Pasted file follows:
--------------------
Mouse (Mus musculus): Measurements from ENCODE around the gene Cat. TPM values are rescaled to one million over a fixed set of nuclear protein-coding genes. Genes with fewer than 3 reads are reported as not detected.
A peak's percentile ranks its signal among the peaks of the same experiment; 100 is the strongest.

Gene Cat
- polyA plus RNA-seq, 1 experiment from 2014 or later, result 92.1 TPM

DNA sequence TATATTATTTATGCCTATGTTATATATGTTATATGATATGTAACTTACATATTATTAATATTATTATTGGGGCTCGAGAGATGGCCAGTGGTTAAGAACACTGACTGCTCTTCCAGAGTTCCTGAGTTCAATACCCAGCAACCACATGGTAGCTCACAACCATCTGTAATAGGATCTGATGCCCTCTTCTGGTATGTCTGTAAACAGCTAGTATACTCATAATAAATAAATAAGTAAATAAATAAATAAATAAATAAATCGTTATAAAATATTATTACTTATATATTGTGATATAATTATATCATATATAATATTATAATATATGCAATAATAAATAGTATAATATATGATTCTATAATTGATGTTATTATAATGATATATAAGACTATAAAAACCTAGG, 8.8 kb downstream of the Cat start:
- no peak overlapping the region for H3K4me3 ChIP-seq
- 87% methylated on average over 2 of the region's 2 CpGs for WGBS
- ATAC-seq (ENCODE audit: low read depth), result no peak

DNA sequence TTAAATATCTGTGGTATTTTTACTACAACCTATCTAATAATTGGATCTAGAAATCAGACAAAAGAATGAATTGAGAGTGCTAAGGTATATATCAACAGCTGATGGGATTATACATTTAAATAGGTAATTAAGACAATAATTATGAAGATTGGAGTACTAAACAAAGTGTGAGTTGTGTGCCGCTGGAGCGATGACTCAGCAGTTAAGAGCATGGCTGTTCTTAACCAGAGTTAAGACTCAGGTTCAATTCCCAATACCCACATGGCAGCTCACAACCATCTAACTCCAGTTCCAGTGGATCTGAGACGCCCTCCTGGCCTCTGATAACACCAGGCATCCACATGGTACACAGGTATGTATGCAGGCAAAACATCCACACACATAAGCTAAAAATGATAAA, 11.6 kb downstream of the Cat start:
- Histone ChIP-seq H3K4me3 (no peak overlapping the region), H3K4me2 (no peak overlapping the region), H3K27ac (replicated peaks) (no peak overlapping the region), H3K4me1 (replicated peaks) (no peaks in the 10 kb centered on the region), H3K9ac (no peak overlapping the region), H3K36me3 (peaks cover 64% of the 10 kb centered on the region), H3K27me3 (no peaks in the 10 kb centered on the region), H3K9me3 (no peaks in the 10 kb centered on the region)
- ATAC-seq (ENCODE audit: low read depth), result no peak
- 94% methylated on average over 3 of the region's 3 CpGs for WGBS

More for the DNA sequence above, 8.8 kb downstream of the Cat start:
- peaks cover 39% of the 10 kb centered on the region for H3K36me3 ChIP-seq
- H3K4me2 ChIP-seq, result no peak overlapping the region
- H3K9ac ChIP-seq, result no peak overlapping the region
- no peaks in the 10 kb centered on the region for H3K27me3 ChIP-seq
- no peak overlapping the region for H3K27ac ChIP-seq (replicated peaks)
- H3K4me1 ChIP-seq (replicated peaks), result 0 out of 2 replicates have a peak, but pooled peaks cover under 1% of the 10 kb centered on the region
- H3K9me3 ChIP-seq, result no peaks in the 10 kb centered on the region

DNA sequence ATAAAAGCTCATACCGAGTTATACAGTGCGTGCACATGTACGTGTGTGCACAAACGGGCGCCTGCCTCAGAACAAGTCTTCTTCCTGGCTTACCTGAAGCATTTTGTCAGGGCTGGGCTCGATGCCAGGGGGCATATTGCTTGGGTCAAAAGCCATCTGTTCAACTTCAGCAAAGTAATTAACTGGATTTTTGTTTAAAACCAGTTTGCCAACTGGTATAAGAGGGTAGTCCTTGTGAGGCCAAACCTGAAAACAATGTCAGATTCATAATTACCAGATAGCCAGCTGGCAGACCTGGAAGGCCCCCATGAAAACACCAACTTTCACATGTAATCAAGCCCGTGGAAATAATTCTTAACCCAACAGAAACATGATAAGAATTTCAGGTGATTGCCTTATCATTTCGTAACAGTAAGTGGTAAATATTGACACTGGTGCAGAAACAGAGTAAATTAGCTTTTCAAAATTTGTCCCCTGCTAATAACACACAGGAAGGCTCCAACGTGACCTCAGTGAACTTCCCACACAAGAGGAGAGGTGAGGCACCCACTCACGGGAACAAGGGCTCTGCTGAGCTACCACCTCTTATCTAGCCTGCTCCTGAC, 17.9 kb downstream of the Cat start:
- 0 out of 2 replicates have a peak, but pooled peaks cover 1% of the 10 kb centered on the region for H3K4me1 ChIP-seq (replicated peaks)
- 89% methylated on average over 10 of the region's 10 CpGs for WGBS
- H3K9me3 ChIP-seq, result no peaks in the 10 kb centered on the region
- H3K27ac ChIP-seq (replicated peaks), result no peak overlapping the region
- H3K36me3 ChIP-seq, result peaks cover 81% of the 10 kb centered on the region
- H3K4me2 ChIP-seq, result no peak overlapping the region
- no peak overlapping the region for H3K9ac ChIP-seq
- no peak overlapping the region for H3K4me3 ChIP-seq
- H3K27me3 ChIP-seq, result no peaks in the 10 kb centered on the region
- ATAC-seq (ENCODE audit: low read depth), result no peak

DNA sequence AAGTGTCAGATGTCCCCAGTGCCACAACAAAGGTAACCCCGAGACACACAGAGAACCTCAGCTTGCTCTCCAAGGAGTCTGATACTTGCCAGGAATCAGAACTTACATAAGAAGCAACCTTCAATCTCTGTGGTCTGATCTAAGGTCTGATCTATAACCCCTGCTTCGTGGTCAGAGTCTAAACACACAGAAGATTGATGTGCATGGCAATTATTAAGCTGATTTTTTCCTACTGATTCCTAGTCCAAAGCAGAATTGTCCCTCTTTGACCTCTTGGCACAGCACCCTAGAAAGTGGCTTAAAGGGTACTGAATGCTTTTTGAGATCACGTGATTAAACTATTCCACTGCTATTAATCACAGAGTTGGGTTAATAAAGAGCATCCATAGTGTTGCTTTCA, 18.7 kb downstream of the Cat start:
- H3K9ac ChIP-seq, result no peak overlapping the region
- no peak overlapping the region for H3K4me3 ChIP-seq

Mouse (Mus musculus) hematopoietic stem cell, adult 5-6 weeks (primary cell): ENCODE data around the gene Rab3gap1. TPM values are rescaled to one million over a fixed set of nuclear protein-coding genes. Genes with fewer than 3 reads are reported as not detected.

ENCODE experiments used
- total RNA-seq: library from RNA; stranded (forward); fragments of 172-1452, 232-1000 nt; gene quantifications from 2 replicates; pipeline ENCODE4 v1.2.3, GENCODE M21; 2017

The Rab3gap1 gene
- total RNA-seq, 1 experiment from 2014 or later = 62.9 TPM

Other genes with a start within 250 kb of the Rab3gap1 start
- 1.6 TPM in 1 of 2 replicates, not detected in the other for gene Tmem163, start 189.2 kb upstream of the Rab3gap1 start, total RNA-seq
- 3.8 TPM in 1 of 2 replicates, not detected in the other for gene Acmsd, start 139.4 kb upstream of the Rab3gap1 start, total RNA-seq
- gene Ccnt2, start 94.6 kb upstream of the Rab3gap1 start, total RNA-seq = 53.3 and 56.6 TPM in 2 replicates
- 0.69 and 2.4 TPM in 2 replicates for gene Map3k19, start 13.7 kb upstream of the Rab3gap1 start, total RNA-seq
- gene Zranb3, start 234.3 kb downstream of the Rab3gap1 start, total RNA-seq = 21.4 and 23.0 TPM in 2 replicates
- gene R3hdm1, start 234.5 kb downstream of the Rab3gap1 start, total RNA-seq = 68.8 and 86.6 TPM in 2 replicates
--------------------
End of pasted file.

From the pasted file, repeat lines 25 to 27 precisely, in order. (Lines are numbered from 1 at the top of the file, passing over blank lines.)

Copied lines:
- H3K27ac ChIP-seq (replicated peaks), result no peak overlapping the region
- H3K36me3 ChIP-seq, result peaks cover 81% of the 10 kb centered on the region
- H3K4me2 ChIP-seq, result no peak overlapping the region